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Calling All Toys! It’s Time to Get Organized

Christmas has come and gone in all of its wrapping paper-laden glory, and we bet more than a few new toys have arrived on the scene. If the newcomers have already managed to overwhelm your current toy-organization system, it may be time for an overhaul. Here are five great ways to keep better track of the toys in your house:

1. Chalkboard Paint Labels. If keeping toys organized has been a struggle in the past, labels will probably be a big help. By keeping different types of toys separate, you’ll avoid that living-room-anarchy situation that can develop when nothing really has a proper place. Chalkboard paint is a great option because you can make it yourselfapply it anywhere and switch up your labeling system at anytime.

Photo: decadentdesigns | Etsy

2. Wire Baskets. If buckets are the SUV of toy-organization, wire baskets are the luxury sedan: sleek, classy and stylish. To set this up, simply grab some wall-mounted wire garden baskets from your local gardening or hardware store and attach them to your walls. Done! Just make sure they’re low enough for your kid to reach.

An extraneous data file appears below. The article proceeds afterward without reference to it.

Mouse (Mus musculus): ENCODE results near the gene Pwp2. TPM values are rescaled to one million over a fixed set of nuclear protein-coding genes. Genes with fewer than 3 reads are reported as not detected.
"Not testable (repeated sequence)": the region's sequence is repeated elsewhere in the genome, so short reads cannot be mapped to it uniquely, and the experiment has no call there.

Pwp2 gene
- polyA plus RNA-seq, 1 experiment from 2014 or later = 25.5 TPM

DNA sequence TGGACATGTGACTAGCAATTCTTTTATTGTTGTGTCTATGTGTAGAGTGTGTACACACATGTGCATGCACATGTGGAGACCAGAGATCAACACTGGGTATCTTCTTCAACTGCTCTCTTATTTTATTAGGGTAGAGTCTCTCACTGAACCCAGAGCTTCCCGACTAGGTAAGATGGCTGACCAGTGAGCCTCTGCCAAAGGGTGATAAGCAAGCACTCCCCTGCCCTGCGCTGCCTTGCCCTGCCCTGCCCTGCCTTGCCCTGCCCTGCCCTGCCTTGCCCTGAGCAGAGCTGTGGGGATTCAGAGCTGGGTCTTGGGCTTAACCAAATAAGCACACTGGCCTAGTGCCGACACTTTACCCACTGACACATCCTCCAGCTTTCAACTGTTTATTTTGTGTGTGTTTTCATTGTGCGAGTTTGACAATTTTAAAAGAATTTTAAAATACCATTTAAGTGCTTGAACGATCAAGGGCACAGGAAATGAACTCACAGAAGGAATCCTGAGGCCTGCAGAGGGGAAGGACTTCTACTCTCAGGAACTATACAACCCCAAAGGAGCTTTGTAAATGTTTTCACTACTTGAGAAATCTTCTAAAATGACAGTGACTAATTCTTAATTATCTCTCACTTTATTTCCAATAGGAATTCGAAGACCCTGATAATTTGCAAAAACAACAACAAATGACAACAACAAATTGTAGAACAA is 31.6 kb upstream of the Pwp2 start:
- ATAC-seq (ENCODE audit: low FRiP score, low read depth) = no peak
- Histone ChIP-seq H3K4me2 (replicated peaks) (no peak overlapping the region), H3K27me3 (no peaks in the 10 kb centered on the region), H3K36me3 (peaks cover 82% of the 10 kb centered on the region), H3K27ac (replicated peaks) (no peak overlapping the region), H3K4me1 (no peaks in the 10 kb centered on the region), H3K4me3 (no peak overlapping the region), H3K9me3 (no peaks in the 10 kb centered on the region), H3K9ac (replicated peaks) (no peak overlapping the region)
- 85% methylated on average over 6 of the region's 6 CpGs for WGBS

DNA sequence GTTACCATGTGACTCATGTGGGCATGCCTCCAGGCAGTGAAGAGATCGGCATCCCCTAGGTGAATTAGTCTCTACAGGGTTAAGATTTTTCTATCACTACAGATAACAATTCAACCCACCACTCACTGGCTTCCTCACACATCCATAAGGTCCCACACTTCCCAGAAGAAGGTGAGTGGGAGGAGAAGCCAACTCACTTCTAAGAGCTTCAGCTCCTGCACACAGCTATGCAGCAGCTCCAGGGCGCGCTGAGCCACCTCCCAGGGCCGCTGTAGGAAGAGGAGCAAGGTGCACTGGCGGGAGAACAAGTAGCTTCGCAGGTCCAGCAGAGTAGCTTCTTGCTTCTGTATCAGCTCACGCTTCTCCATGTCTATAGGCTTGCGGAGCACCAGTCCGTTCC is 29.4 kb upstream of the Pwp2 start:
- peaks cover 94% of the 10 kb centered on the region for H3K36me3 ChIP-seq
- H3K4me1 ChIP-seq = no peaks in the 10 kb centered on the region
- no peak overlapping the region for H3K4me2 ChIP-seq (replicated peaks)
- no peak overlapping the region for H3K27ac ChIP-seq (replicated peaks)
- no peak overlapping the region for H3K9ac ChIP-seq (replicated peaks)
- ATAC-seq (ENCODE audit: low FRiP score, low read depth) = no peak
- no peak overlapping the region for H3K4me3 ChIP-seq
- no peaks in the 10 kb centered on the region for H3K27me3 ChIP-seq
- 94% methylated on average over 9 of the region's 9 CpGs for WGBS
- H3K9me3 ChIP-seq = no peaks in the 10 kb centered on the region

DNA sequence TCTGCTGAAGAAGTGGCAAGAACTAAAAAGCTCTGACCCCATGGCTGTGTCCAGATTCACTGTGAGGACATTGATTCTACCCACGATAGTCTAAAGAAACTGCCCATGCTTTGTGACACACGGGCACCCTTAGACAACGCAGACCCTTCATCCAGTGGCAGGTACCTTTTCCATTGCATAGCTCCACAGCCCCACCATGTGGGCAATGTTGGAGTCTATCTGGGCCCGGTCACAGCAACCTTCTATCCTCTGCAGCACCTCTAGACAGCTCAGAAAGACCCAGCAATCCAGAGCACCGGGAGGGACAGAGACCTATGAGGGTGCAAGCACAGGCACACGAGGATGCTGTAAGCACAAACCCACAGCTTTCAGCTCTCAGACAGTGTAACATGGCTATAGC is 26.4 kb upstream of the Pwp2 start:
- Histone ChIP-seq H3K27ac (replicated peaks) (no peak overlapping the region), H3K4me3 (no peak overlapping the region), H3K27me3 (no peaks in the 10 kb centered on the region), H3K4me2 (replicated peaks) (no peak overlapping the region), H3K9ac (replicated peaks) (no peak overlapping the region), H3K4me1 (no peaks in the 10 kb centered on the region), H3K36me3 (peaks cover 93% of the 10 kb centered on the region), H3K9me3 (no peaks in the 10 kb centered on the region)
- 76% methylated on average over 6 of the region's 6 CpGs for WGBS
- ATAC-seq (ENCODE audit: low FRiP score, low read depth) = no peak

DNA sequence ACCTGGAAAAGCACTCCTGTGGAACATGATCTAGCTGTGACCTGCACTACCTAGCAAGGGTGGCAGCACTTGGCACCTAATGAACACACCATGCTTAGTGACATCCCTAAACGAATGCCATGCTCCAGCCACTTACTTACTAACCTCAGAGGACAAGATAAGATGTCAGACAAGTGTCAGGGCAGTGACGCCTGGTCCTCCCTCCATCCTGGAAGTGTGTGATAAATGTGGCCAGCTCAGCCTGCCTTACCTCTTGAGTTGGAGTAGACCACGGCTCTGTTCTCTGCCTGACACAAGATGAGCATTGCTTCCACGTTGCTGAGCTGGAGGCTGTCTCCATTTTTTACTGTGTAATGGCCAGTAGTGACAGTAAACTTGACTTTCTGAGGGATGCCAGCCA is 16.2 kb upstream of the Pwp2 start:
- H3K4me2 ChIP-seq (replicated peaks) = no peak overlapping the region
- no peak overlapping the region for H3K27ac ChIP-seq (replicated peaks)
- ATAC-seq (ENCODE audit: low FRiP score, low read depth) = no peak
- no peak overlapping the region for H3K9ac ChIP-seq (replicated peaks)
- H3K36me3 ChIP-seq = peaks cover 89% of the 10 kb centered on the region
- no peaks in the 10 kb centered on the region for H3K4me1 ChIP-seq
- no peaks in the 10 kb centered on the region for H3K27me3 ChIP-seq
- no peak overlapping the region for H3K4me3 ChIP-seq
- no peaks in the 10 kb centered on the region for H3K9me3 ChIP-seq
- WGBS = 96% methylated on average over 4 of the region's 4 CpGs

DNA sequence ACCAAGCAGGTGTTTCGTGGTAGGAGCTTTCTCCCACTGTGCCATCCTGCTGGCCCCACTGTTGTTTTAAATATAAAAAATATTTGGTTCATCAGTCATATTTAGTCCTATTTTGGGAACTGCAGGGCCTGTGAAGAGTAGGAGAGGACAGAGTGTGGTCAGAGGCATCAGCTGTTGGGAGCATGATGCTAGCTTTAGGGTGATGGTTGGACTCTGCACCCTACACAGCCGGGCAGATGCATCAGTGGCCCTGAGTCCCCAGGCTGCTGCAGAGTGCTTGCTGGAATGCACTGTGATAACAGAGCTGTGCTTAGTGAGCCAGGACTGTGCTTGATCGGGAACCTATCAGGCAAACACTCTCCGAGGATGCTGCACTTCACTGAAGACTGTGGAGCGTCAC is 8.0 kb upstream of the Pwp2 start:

3. Buckets. Whether they’re made out of plastic, fabric or metal, buckets are a great place to throw your toys. You can place your buckets on shelves, or just designate a corner of your kid’s bedroom/play area as the toy-bucket spot.

Photo: NikJDesigns | Etsy

4. A Hanging Shoe Holder. Shoe holders are good for more than stiletto storage! If your little one has developed a surplus of stuffed animals, why not have some of them live inside a spare shoe holder? To make sure the furry friends are happy in their new abode, you can decorate the holder with your kid before moving day!

5. Basement Bins. It’s a hard truth, but toys get old (sorry, Woody). If your kid has outgrown his teddy bears and moved on to Legos, it’s time to move those unused-but-not-forgotten toys into deep storage. If they’re going to the basement, the last thing you want is to lose some childhood keepsakes to water damage or pest infestation, so keep them in well-sealed bins and on shelves (preferably metal).

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